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Cloak of Stupidity +5, or the Art of the False Political Assumption

09/20/2008 05:12 am ET | Updated May 25, 2011

I have to admit it. There are somethings I admire about John McCain. Primarily, spending five years in a North Vietnamese prison. Like I used to tell my buddies when I was on active duty, there were two medals I had no desire for -- the Purple Heart and the POW Medal. Thanks Uncle Sam, but I'd prefer not getting shot or being locked up in a sweat box and beaten by Communists. Nope, no thanks.

However, I was initially irritated, and later just out and out mad, when I read this by McCain staffer Michael Goldfarb (you can read the original here:

"It may be typical of the pro-Obama Dungeons & Dragons crowd to disparage a fellow countryman's memory of war from the comfort of mom's basement, but most Americans have the humility and gratitude to respect and learn from the memories of men who suffered on behalf of others. John McCain has often said he witnessed a thousand acts of bravery while he was imprisoned, and though not every one has been submitted into the public record, they are remembered by the men who were there (one such only recently reported by Karl Rove though it escaped mention in any of Senator McCain's books). But as Swindle said, this is a "desperate group of people trying to make something out of nothing."

Ok, second admission. I played Dungeons and Dragons for years. Started with the old "blue" rule book from 1977-78, graduated to the 2nd Edition hardback books later, waiting eagerly on a small family dairy farm in northwest Arkansas for the newest module or book to come out. Working a part time job to make enough cash to afford the hobby and spending weekends staying up all night trying like hell to survive Tomb of Horrors.

Yes, I'm a card carrying geek. And at the ripe age of 17, I raised my right hand and swore to "uphold and defend the Constitution of the United States, against all enemies, foreign and domestic, and bear true faith and allegiance to the same." Just like Senator McCain. Just like all veterans do. And you know what? In basic training, in the streets of Panama City, in the deserts of Saudi Arabia and Iraq, and in fact, all over the U.S. military, there were D&D players. It was one of those things you never expect.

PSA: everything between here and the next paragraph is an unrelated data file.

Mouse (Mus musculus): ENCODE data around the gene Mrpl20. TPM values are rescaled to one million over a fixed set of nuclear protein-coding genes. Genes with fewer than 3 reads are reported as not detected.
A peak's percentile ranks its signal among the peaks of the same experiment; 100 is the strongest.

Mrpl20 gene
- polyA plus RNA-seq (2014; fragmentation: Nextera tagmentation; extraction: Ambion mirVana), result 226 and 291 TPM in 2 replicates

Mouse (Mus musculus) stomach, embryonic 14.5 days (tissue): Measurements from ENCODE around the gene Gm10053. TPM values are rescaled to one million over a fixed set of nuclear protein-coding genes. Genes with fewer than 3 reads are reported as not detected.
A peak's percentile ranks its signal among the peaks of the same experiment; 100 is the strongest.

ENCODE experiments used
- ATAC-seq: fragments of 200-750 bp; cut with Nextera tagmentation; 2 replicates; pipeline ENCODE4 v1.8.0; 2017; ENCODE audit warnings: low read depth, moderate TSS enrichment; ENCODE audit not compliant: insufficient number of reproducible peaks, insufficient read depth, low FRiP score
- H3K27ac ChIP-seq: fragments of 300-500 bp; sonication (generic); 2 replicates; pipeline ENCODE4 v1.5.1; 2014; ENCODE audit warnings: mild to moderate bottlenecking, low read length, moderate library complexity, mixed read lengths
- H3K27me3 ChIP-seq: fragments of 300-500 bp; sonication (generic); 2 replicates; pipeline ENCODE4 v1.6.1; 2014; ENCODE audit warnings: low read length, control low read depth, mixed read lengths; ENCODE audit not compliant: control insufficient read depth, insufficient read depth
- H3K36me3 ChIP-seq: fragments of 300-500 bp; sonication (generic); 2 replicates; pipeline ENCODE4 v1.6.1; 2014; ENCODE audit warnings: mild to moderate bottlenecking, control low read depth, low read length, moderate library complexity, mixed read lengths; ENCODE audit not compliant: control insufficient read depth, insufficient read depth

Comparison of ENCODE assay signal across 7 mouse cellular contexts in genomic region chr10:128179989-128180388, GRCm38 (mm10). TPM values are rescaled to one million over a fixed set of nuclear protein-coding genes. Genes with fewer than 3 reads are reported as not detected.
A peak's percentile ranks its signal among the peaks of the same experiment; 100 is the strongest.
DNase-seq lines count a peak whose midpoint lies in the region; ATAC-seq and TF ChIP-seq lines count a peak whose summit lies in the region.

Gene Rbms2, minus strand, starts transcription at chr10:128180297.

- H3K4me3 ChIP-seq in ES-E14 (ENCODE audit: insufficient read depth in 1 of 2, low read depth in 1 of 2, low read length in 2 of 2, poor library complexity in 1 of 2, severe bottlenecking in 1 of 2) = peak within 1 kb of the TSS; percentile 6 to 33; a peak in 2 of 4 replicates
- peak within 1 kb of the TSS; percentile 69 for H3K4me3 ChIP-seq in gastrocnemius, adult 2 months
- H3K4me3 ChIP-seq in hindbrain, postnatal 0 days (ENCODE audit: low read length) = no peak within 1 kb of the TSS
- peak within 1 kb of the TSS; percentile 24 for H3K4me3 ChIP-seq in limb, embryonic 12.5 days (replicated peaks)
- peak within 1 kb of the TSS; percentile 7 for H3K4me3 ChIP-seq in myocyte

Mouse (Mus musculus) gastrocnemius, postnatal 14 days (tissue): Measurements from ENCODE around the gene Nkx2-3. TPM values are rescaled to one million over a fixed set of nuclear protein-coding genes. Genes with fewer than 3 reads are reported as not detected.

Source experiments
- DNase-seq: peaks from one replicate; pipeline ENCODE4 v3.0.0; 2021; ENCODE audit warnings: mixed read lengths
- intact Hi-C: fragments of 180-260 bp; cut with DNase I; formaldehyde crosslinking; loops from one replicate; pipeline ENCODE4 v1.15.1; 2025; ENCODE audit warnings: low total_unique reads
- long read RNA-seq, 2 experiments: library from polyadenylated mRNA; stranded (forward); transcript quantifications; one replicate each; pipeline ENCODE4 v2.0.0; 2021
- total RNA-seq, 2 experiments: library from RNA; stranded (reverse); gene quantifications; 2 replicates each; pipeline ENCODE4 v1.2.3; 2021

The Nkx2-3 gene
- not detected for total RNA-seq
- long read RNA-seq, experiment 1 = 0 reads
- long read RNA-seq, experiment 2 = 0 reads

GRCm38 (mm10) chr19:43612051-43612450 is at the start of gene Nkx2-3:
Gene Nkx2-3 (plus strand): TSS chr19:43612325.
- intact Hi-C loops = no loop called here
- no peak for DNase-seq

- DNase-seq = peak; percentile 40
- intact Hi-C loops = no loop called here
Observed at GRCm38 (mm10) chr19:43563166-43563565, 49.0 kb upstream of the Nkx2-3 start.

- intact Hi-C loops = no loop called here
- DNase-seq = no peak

Why? I wonder what the fine folks at the McCain camp think about things like teamwork, loyalty, duty, honor, responsiblity, friendship, and good old wholesome family entertainment -- all things I learned and practiced playing D&D. Apparently, not too much, as noted in the quote above. It seems Mr. Goldfarb, with the blessings of his employer, has decided that anyone who plays Dungeons and Dragons is some sort of anti-social uber nerd, incapable of manly activities, such as political blogging or being shot down over Hanoi.

Well, as anyone with half a brain should know, not all D&D players live in their parents' basement. Some live upstairs.

And others, the vast majority of them, became doctors, lawyers, excelled in business, the arts, and even politics. And a more than a few of them put on the uniform and stand by the colors. And more than a few of them have come back from the very wars that men like Mr. Goldfarb have sent them covered in the colors, the same colors that are given to grieving mothers, wives, and girlfriends.

Yes, Mr. Goldfarb, I play Dungeons and Dragons. And I have, in my home, a very large box filled with medals and decorations that prove my service to this nation. Where were you, sir, when your country called? Oh yes, writing for the Weekly Standard.

While gaming geeks rallied around the flag.